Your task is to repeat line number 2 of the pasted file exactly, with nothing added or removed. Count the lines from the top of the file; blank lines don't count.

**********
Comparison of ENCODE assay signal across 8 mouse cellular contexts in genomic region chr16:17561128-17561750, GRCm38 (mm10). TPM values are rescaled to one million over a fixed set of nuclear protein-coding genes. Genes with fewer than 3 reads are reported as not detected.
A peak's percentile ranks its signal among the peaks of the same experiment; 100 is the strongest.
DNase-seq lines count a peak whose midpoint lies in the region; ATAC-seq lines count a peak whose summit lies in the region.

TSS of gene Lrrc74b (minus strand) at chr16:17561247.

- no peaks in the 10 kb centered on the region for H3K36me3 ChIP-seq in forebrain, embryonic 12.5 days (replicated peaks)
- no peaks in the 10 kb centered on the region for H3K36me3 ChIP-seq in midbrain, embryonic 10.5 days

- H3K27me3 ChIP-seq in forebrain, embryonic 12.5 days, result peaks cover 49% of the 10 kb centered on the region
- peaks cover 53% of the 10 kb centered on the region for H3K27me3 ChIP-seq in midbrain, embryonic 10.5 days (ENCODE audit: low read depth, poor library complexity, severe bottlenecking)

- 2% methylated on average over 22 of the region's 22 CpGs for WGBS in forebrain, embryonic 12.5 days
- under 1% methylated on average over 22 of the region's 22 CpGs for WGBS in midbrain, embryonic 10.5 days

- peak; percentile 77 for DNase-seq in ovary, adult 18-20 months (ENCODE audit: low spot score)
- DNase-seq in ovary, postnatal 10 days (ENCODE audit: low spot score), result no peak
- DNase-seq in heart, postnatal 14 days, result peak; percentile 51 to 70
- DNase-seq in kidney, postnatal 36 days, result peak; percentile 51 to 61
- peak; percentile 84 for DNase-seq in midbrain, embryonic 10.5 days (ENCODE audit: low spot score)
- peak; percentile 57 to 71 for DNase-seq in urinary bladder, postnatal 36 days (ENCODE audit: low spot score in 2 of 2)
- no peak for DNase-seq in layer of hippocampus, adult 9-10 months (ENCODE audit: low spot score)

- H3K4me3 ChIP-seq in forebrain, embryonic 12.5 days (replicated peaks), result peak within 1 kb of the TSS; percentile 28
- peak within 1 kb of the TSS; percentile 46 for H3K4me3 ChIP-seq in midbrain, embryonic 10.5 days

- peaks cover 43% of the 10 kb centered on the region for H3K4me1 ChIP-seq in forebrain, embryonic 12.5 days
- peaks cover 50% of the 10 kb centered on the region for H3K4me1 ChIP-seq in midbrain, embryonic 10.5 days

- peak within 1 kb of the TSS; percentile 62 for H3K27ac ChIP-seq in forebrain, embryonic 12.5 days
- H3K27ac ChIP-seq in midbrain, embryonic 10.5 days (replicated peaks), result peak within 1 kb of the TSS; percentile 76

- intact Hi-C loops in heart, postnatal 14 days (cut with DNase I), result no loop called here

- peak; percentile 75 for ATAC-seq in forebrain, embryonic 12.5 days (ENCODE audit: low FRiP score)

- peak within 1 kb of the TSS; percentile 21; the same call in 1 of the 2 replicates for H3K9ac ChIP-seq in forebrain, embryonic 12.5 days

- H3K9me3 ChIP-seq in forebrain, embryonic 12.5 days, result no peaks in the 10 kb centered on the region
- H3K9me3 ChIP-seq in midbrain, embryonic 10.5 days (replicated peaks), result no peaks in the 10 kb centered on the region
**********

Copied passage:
A peak's percentile ranks its signal among the peaks of the same experiment; 100 is the strongest.